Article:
The Perils of Plastibell Circumcision: A Mythical "No Cutting, No Risk" Method

By Danelle Frisbie © 2010

The Plastibell comes in six sizes to fit over the glans of various baby boys' penises at birth.
The most common size used is 1.3cm in diameter, followed by 1.2cm. Larger sizes of 1.5 and 1.7cm are used infrequently. 

Plastibell circumcision is often touted as a 'new method' or said to be one that is 'less invasive' or even 'non-cutting.' Each of these fallacies in North American culture today are without merit, but parents continue to buy into the myths of the Plastibell, and too often find their sons subject to the perils that come with genital cutting.

The fact of the matter is that all forms of circumcision involve cutting and blood. To 'circumcise' comes from the Latin, circumcidere, and literally means 'to cut around.' The Plastibell was invented in 1950 by Hollister Incorporated - it is not new, but has become more widely used today thanks to special marketing strategies. Currently, the Plastibell and Gomco are the two most common forms of infant circumcision in the United States. With Plastibell circumcision, the prepuce (foreskin) is torn apart from the glans (head) of the penis with a sharp probe, where it is tightly adhered at birth as your fingernails are to your fingers. The prepuce is then clamped away from the glans, while a plastic bell is placed over the glans and a string tied tightly around the prepuce. The majority of the prepuce is then cut away with a scalpel or surgical scissors, (bleeders clamped and sutures sewn if needed), leaving only the base of the prepuce remaining on the bell when baby is returned to his parents. Because this is all that most parents see, many are left believing that the plastic bell is all that was ever done to their son. This is far from the reality of the surgery - one commonly performed without anesthesia. Within the video here and at the Plastibell Resource Page, we are able to view Plastibell circumcision first hand.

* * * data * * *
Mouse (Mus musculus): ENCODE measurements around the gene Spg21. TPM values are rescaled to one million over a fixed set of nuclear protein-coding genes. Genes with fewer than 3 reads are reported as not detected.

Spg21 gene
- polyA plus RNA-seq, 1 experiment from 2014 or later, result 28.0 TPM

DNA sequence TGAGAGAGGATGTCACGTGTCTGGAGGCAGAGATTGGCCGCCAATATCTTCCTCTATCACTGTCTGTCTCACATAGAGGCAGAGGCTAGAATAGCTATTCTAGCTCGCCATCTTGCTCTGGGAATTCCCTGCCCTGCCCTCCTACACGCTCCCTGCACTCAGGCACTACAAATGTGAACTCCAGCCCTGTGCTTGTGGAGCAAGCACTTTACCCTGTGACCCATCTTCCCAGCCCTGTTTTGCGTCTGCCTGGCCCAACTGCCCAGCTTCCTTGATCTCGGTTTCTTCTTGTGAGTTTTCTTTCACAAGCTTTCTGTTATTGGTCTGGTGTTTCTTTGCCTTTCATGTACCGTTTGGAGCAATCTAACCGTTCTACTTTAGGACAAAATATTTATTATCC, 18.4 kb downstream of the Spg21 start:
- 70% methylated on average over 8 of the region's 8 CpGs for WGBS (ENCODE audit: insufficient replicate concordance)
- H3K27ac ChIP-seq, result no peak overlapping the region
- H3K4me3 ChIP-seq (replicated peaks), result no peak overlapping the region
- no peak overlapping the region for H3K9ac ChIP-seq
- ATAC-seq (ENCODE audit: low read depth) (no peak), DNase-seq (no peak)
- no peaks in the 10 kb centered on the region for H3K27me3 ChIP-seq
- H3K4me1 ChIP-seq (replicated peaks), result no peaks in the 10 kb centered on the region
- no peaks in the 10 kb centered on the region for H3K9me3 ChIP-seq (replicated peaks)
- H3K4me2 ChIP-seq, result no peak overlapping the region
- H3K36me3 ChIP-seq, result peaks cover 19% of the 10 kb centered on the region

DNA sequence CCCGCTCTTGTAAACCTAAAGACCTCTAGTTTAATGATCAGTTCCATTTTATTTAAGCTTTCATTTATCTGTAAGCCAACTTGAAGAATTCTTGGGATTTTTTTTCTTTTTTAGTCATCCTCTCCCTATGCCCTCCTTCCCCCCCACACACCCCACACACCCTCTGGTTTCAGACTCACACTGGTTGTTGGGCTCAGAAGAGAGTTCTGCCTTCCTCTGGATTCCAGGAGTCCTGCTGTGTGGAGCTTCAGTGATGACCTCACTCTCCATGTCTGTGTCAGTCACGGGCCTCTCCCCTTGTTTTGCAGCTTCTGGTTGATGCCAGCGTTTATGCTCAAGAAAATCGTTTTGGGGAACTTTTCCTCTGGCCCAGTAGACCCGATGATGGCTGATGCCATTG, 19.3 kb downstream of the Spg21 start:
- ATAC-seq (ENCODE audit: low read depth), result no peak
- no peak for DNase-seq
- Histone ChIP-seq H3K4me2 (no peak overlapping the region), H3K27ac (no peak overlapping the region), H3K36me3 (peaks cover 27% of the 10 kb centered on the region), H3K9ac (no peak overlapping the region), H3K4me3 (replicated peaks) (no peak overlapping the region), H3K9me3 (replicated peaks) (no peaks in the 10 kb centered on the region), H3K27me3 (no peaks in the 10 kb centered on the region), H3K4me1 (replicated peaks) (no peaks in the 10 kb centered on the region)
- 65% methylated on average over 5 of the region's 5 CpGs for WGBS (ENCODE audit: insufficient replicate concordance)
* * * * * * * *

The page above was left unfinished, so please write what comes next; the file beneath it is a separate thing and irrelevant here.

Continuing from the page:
Just as all forms of circumcision involve genital cutting and blood, each method also poses risk to the individual whose body is cut. The most common complications with Plastibell occur when the foreskin slips and retracts during the surgery. Other common concerns are excessive bleeding and an increased risk of post-op infection. With Plastibell circumcision, the prepuce is amputated with a scalpel, just as with Gomco style circumcision (the other most common form of genital cutting in North America). However, there are no clamps other than forceps held by the individual doing the cutting which keep the prepuce torn away from the glans as it is being cut and the plastic bell and string placed. Because of this, Plastibell circumcision is more complicated, has been shown to take twice as long as other methods [1], foreskin slippage is common, and the numbers of 'botched' circumcision reports and parents seeking repeat circumcision surgery has skyrocketed.